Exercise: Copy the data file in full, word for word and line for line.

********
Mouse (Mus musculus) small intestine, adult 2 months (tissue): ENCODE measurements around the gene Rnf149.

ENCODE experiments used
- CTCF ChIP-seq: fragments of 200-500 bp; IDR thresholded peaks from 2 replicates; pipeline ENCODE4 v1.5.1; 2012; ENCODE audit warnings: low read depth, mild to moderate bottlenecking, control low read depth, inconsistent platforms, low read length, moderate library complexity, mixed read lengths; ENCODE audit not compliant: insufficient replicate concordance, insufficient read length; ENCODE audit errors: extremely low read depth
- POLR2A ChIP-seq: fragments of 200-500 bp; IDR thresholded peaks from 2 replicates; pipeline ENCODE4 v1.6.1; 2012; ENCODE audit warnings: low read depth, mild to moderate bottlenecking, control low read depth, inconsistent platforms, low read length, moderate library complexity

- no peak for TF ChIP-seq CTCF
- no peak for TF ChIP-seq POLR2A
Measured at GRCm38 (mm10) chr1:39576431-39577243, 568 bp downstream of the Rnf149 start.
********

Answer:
Mouse (Mus musculus) small intestine, adult 2 months (tissue): ENCODE measurements around the gene Rnf149.

ENCODE experiments used
- CTCF ChIP-seq: fragments of 200-500 bp; IDR thresholded peaks from 2 replicates; pipeline ENCODE4 v1.5.1; 2012; ENCODE audit warnings: low read depth, mild to moderate bottlenecking, control low read depth, inconsistent platforms, low read length, moderate library complexity, mixed read lengths; ENCODE audit not compliant: insufficient replicate concordance, insufficient read length; ENCODE audit errors: extremely low read depth
- POLR2A ChIP-seq: fragments of 200-500 bp; IDR thresholded peaks from 2 replicates; pipeline ENCODE4 v1.6.1; 2012; ENCODE audit warnings: low read depth, mild to moderate bottlenecking, control low read depth, inconsistent platforms, low read length, moderate library complexity

- no peak for TF ChIP-seq CTCF
- no peak for TF ChIP-seq POLR2A
Measured at GRCm38 (mm10) chr1:39576431-39577243, 568 bp downstream of the Rnf149 start.